Diversification of Focus and Assets

Stocks rebounded from their summer correction which, to date bottomed in mid-August after a decline of around 6% (fall officially begins on September 23rd). The S&P 500 was up nearly one percent for the week, finishing about one-half percent under its all-time high of 3,025.86.

The real action lately has been in the normally sleepy fixed income markets. The 10-year Treasury yield over the last nine trading days has risen from a low of 1.46% to 1.90%. When interest rates rise, the prices of existing bonds decline. In this recent rate rise, some 10-year bond holders have seen the prices of their bonds decline 4% or more.

Over the weekend, news of the Saudi oil facility sabotage and the resulting reduction of the world’s oil supply by 5% underlie the next round of volatility in the markets. Oil prices and the stocks of oil companies will rise, the broader stock market will temporarily decline, bond prices will rise (and rates will decline) briefly as traders attempt to take advantage of the news.

The world economy will adjust and thanks to diversification, we can largely ignore the latest narratives of the pundits. A portfolio which is diversified to support your personal long-term goals will not be so concentrated in any one of asset classes as to prevent long-term portfolio growth. We attempt to take advantage of market turmoil by looking for opportunities which often present themselves during such periods. At the same time, we are always focused on the broader picture. Do not become a victim of short-term thinking. Stay focused on your larger financial and estate plans. Diversify your thinking away from the current market news and prioritize your important goals, one of which should be an efficient estate plan. Sheryl Hammond touches on some of these points in her piece, Everyone Needs a Will.

On the One Hand

  1. The Producer Price Index (PPI) increased 0.1% in August. The PPI was up 1.8% versus a year ago. Core PPI was up 0.3% for the month and 2.3% in the past year.
  2. Consumer prices (CPI) rose 0.1% in August and were up 1.7% year-over-year. Core PPI was 0.3% higher in the month and was up 2.4% for the twelve months ending in August.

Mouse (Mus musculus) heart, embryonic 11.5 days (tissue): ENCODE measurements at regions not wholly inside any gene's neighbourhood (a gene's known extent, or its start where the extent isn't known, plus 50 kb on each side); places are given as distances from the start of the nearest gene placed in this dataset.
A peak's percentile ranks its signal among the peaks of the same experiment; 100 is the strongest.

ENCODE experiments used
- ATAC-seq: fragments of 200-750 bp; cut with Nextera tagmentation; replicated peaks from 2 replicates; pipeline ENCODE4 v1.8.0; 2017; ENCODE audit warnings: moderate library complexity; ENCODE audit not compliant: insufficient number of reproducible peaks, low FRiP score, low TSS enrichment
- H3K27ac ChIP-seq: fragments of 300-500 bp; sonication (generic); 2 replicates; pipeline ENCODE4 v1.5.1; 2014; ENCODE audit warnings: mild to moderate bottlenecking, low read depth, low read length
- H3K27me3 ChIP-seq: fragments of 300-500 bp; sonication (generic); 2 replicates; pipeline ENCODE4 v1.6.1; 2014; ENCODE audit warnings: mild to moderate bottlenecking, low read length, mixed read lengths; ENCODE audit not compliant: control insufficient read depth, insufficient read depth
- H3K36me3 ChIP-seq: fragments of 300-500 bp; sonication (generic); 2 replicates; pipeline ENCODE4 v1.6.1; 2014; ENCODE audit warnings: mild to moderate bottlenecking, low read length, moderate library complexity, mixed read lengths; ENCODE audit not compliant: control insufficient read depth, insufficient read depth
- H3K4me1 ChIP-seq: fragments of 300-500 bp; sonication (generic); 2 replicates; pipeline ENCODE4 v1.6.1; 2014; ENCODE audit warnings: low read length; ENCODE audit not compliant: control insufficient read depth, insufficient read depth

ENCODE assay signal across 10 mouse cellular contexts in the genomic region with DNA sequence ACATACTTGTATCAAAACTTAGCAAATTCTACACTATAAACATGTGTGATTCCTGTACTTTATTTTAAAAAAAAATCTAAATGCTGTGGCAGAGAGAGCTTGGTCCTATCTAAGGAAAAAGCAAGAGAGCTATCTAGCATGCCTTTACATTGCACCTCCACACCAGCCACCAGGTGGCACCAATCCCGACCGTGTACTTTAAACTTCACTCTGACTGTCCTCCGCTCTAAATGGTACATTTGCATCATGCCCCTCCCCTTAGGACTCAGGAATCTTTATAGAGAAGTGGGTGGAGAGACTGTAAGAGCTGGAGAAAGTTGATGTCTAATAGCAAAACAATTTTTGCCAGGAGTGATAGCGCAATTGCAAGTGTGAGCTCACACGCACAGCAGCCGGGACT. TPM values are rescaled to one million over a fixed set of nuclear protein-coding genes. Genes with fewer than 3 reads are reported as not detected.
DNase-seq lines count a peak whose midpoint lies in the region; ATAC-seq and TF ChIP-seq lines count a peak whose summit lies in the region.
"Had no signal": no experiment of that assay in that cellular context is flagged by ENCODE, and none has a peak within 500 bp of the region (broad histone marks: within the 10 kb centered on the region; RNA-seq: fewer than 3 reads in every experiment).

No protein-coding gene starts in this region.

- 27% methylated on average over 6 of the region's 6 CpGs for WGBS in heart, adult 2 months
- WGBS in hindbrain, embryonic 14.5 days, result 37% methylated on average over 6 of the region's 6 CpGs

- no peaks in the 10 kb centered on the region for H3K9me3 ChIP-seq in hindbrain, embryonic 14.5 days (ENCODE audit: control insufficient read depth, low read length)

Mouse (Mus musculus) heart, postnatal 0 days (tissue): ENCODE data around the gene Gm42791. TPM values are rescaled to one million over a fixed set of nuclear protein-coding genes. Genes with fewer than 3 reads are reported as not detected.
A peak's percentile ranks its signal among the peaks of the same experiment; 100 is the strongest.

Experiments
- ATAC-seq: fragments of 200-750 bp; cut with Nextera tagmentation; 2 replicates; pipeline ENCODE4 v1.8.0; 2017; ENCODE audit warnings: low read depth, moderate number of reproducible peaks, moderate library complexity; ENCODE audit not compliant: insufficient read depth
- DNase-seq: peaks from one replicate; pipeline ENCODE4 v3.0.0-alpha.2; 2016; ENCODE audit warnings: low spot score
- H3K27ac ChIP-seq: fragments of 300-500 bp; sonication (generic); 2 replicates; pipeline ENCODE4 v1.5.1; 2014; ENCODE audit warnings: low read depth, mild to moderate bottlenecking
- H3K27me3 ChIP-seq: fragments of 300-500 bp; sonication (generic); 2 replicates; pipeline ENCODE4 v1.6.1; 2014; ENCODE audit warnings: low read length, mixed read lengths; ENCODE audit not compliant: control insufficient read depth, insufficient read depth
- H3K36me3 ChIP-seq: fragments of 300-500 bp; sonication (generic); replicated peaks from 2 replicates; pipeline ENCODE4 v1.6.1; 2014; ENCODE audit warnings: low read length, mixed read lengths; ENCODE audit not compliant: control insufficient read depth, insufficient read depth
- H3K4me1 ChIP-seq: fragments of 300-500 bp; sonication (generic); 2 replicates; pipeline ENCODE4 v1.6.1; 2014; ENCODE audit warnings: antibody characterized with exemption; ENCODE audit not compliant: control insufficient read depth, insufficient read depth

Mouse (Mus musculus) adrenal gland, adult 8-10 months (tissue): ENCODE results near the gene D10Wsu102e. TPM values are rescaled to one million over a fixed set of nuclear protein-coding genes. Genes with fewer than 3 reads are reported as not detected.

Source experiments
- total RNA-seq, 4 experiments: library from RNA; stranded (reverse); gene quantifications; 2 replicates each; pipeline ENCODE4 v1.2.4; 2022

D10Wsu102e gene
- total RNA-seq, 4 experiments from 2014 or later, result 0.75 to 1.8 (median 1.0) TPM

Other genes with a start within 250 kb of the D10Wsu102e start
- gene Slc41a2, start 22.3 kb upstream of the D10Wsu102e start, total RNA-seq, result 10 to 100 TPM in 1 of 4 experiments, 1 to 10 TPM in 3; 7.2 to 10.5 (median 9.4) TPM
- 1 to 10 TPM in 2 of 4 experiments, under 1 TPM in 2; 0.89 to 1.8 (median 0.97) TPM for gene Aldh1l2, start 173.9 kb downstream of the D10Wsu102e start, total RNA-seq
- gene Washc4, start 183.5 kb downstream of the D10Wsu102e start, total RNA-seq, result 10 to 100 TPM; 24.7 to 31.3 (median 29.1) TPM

3. Weekly initial unemployment claims declined by 15,000 to 204,000, leaving the four-week moving average for initial claims at 212,500, a decline of 4,250. Continuing claims declined by 4,000 to a total of 1.670 million.
  4. Retail sales increased 0.4% in August and July sales were revised upward to 0.8% from 0.7%. Annual retail sales are up 4.1% versus a year ago. Excluding autos, retail sales were unchanged in August. Sales ex-autos are up 3.5% in the past year.
  5. Business inventories grew by 0.4% in July after being unchanged in June. Business sales increased 0.3% after also being unchanged in June. Prices should remain in check given the year-over-year inventory growth of 4.8% and sales growth of 1.3%.
  6. The preliminary reading for the University of Michigan’s Index of Consumer Sentiment rebounded to 92.0 from the August decline to 89.8. The increase still leaves the sentiment indicator 8.1% lower than its year ago level.

On the Other Hand

The temporary loss of 5% of the world’s oil supply will have an impact on consumers as the recent decline in gasoline prices comes to an end. Prices are likely to rise back to summer highs until Saudi production facility repairs have been made.

All Else Being Equal

The Atlanta Fed’s staff has raised its GDPNow estimate for real growth to 1.8% from 1.5%. The New York Fed staff’s Nowcast estimate was raised to 1.6% for the current quarter and remained steady at 1.1% growth in Q4.

The FOMC meets this week and will announce its fed funds rate Wednesday afternoon. Even with the rebound in market rates last week, expectations are for a reduction of one-quarter percent.

Last Week’s Market

The Week Ahead

The information provided is obtained from sources believed to be reliable. Forecasts cannot be guaranteed. Past performance is not a guarantee of future results.